Dodgers Now

Steve Dilbeck and The Times' Dodgers reporters
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Category: Rick Honeycutt

Count on the Dodgers for these early rites of spring

Dodgers pitchers and catchers are scheduled to report to spring-training camp Tuesday morning, and I am positively certain each one of these things will transpire:

-- Ronald Belisario will not only be there on time, he’ll proudly be wearing a lanyard around his neck holding his visa.

-- Catcher Ted Federowicz will arrive without sporting that 1970s-style mustache. Actually, I have no idea if this is true, I just hope it is.

-- The hearts of every hitter in the National League will skip a beat when Clayton Kershaw announces he has been working with Fernando Valenzuela to develop a screwball.

-- Manager Don Mattingly will have to take 267 razzings for good-naturedly wearing a dress for a charity performance of the "Nutcracker." In the first two hours.

-- Rubby De La Rosa will announce he’s at least two months ahead of schedule in his return from Tommy John surgery.

-- Catcher A.J. Ellis will tweet that Chad Billingsley already looks like he’s in midseason form.

-- Ted Lilly’s fastball will appear another 2 mph slower, and he will somehow manage to use it to his advantage.

-- John Grabow will go around the locker room and shake hands with every player, coach and media member, just to remind them he’s left-handed.

-- Pitching coach Rick Honeycutt will explain to some first-time camper how he was actually the only pitcher to beat the Dodgers in the 1988 World Series.

-- In his first time on the mound, Kenley Jansen will throw absolute smoke.

-- Mike MacDougal will again claim to be 185 pounds.

-- Mattingly will say he’s crazy about his rotation and in love with his bullpen. Heartbreak arrives with the hitters Feb. 27.


Frank McCourt to Bud Selig: I can never thank you enough

For the Dodgers, change is in the wind, but not on the field

Profit at Dodgers' spring home drops 65% in two years

-- Steve Dilbeck

Hiroki Kuroda talks about leaving Dodgers, why he chose Yankees


Hiroki Kuroda confirmed what Dodgers General Manager Ned Colletti said earlier this month:  Colletti remained in contact with his agent until he decided to sign with the New York Yankees three weeks ago.

Kuroda said the Dodgers were exploring ways they could fit him onto their roster, even though they had already signed free-agent starters Aaron Harang and Chris Capuano.

“They were unable to ever make a formal offer,” Kuroda said in Japanese. “I couldn’t wait any longer.”

The Japanese right-hander took a one-year $10-million contract with the Yankees that included a full no-trade clause. The deal was officially announced this week.

The reasons behind his exercising a similar clause last year to prevent the Dodgers from trading him to an American League contender –- the Yankees were believed to be among the suitors -– were no longer issues. He wasn’t backing out of a commitment. He wouldn't be joining a team midseason, something he said he thought would take away from the joy of winning.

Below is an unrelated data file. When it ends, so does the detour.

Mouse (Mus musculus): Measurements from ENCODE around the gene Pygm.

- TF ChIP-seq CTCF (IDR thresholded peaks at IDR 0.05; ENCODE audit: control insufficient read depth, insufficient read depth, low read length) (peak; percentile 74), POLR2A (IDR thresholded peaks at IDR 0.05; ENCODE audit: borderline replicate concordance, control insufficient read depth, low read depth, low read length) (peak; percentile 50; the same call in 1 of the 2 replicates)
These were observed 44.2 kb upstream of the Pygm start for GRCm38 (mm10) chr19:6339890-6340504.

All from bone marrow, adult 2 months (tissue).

Asked whether he would have remained with the Dodgers had they made him a reasonable offer, Kuroda said, “It’s hard to talk about something hypothetical. Obviously, I was comfortable there. I liked it there. My family liked it there.”

In fact, Kuroda said his wife and two school-age daughters will remain in Los Angeles while he is in New York next season.

“Part of me is sad to leave Los Angeles,” he said. “I loved the atmosphere of the stadium.”

Continue reading »

Dodgers coaching staff tranquillity: Whole group returns for 2012

Photo: Don Mattingly. Credit: Ross D. Franklin / Associated Press.

Ah, harmony, ain’t it grand? Not a frequent visitor to the Dodgers the last two seasons, but they have found a comfortable accord in one area.

The Dodgers announced Friday that their entire coaching staff would return next season, which, though expected, is still noteworthy for the speed in which it was accomplished.

Of course, the staff could still change if one of the coaches –- Tim Wallach? –- gets an offer to manage over the winter, but for now at least one significant area is all settled. And think how happy agent Dave Stewart must be.

It was Stewart who complained about the way the coaches Larry Bowa and Bob Schaefer were handling his numero uno client, Matt Kemp, last season. Guess which two coaches didn’t return in 2011?

Kemp, of course, found his groove this year with a breakout season, so why would there be any rocking of the boat now? Plus, they all seem to work well together with Manager Don Mattingly and are liked and respected by the players. Win-win.

So the seven solid coaches the Dodgers ended the season with are now all scheduled to return, though that technically still leaves them down one spot from the last few years. After hitting coach Jeff Pentland was fired in July, another coach was never added.

The seven samurai are:

Dave Hansen, originally hired as a hitting instructor to assist Pentland, was promoted to hitting coach on July 20, the team hitting .261 the rest of the way; Trey Hillman is back for his second year as bench coach; Rick Honeycutt is back for a seventh season as pitching coach after the staff composed a 3.54 ERA; Ken Howell returns for his fifth year as the bullpen coach; Davey Lopes, credited for igniting the team’s running attack, returns for his second year as first base coach; Wallach is back for a second stint as the third base coach; and Manny Mota a record 33rd year as a coach.


Strong finish sparks hope for Dodgers in 2012

Dodgers' Matt Kemp has one final blast in 7-5 victory

T.J. Simers: Don Mattingly hopes he's earned his stripes as a manager

-- Steve Dilbeck

Photo: Don Mattingly. Credit: Ross D. Franklin / Associated Press.

Say it ain't so: Now even starting pitching is letting Dodgers down

Photo: Dodgers starting pitcher Chad Billingsley during a 6-5 loss in Colorado to the Rockies on June 10. Credit: Jack Dempsey / Associated Press No, not that. Not the last vestige of team respectability. The one thing that is supposed to be a Dodgers’ strength.

So sorry, right now, it’s true. In addition to their woeful hitting and cover-the-eyes bullpen, now the Dodgers must add -- lousy starting pitching.